This review of the Doctor Who finale contains spoilers. Do not read unless you’ve seen the episode. But, do whatever you want, it’s your life.
I can’t believe it’s over already. I suppose having a series full of two-parters will make any stretch go by faster, but the ninth series of the rebooted Doctor Who seems to have flown by. I reckon time flies when you’re having fun, right? And all year I’ve been singing the praises of Peter Capaldi‘s sophomore outing which, up to now, has consisted of 10 episodes I’ve liked if not loved and one episode I’ve truly hated. Still a very good ratio. So how does the finale episode, “Hell Bent,” stack up? As far as I’m concerned, its only downfall is it wasn’t “Heaven Sent.”
After the surprise (unless you read BBC official plot synopses) reveal of Gallifrey at the end of last week, especially following Clara dying in “Face the Raven” and the Doctor’s subsequent long-way-round journey, fans were left to speculate to what great lengths he’d go to find retribution. Would he lay waste to the whole of Gallifrey? Was he indeed the prophesied Hybrid? Would he be able to save Clara from her fate? The answer to all of these questions, in true Steven Moffat fashion, is: Kinda?
Moffat does his usual expectation versus reality thing with the framing story, where the Doctor, complete with dusty boots, a new electric guitar, and his sonic sunglasses, ambles into a gas station diner in the middle of the Nevada desert. Nobody’s in there except the woman behind the counter… but it’s Clara! Or, at least we think it’s Clara. How could she be there if she’s dead? She seems not to know him. He relays the whole story to her and it’s only toward the end that we realize who the one with the missing memory is and how they got there. I’ll come back to this later, but I thought this framing device added a lyrical, elegiac air to the episode, more like a somber memory than, like last year’s finale, an urgent mission.
Director Rachel Talalay (who is, by the way, a brilliant genius who should direct for the show every year) gave the opening of this episode a western movie vibe from the Doctor in the diner in the desert to him trudging through the Gallifreyan landscape toward his true “home,” the barn that served as his resting place as a child, which was also where he took the Moment during the Time War. He’s peeved, let’s just say, and refuses to speak to any of the Time Lord military or High Council, even drawing a line in the sand at one point. The Time Lord President (Donald Sumpter) is none too pleased with any of the Doctor’s posturing and even orders his execution, which is flatly disobeyed by the military on hand. The Doctor won the Time War, after all, and saved all of Gallifrey. He may be overly confident in his order “Get off my planet,” but the Doctor seems to have earned that power.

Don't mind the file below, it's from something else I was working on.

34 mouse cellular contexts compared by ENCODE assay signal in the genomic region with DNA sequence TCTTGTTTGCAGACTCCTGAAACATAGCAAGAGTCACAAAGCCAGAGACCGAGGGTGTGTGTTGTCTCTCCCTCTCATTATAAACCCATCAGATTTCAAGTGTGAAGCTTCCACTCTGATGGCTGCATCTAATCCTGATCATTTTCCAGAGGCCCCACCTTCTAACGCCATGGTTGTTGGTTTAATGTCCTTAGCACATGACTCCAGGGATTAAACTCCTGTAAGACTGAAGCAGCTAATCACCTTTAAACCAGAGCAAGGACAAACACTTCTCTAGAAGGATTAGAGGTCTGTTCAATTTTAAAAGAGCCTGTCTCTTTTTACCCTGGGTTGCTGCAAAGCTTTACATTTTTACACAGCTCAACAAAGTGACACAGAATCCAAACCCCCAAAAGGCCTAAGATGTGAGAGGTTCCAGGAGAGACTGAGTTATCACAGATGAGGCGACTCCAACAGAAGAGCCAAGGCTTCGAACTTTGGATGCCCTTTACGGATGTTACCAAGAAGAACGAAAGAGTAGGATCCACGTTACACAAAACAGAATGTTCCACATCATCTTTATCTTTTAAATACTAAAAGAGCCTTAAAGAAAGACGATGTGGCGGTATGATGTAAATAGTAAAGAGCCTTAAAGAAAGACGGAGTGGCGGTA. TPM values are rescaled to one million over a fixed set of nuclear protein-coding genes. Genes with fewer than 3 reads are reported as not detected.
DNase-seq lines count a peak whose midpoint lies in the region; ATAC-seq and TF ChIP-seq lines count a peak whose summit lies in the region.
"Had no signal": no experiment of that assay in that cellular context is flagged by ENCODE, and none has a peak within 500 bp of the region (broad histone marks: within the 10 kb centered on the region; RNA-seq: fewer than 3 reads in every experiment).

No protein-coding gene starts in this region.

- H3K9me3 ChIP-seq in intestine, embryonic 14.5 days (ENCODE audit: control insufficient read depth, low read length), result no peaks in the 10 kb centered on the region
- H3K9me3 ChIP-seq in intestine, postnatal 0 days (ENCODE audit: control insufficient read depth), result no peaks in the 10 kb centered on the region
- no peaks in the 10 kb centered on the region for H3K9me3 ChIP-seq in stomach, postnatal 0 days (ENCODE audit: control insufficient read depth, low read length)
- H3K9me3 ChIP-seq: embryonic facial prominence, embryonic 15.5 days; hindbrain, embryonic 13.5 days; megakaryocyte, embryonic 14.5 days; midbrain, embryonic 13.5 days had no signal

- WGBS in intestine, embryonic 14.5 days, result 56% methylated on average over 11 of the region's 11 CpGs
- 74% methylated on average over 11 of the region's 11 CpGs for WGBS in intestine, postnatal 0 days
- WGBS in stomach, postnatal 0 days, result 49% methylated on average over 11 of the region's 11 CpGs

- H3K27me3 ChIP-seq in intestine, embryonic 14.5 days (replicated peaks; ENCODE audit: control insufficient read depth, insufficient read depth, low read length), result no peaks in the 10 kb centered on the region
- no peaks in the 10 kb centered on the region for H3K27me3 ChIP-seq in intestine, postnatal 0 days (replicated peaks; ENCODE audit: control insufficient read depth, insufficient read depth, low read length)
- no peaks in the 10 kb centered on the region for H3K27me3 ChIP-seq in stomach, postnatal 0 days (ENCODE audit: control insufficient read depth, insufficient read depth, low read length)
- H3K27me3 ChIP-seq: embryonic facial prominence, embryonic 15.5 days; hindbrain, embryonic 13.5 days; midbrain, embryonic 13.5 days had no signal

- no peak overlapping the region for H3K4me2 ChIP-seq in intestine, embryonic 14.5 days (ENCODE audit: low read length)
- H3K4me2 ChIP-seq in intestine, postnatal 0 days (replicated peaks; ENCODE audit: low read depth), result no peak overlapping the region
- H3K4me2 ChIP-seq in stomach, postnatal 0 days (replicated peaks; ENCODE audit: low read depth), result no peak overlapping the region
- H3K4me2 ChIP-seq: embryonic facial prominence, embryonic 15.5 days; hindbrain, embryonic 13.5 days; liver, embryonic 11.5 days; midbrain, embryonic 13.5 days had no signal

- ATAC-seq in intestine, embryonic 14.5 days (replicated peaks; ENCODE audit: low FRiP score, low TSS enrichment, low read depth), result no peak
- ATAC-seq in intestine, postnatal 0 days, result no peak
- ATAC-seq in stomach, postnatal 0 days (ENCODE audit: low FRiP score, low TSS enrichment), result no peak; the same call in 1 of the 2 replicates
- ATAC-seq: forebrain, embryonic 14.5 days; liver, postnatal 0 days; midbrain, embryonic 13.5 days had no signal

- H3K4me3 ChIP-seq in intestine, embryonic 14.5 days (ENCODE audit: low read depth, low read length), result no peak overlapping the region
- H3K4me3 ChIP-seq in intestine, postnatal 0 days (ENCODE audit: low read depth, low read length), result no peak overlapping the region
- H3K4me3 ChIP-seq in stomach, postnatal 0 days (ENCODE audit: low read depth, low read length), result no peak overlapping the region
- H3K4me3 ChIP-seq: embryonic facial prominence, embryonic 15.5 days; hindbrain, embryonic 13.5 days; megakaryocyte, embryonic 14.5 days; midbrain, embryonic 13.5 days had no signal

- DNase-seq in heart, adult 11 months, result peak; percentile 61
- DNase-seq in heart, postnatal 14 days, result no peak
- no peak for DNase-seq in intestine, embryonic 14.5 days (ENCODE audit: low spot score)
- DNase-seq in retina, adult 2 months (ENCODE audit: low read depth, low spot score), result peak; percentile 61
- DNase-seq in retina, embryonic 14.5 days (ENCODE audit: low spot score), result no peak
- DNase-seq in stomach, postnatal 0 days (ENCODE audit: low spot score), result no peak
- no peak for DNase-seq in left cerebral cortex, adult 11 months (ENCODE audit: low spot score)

We find out that the Time Lord President here is indeed Rassilon himself, last seen on screen in the horrible garbage known as “The End of Time,” there played by Timothy Dalton. And the Doctor, who was renowned through the Time War for not carrying a weapon, has Rassilon and the whole High Council banished, for having started the Time War in the first place, for attempting to destroy Earth that one time, and for the whole billions-of-years-in-a-confession-dial thing. You really can’t blame him, but it leaves open the possibility that they could return some day. Smart, long-term thinking. Also, he’s the Doctor.
But this gets us to the main crux of the episode: the Doctor is besought by the General (Ken Bones) to explain the Hybrid and stop it from destroying Gallifrey. Gallifrey is sitting at the very end of the universe, with time almost out anyway, and the Sisterhood of Karn led by Ohila (Clare Higgins) are there to witness/help given that they’re immortals. One must expect the company of other immortals at the end of things, ya see. The Doctor asks for an extraction, removing Clara from the moment just before her death, in between heartbeats even, in order to “help” him. She isn’t alive, has no pulse, but is there physically.
Of course, we soon learn that the Doctor doesn’t know anything about the Hybrid and all of this was just a ploy to find a way to save Clara. After all, he punched a wall for four-and-a-half billion years to get out of the confession dial all to try to save her. I love that Clara is mad at him about it. “Why would you do that to yourself?” she asks him. And later, once it’s clear that her not dying would do irrevocable damage to the space-time continuum, the Doctor still maintains he’s going to try to save her, because, using his repeated phrase, he has “duty of care.” The Doctor won’t stop trying to save her. He can’t. Even if she doesn’t want to be saved.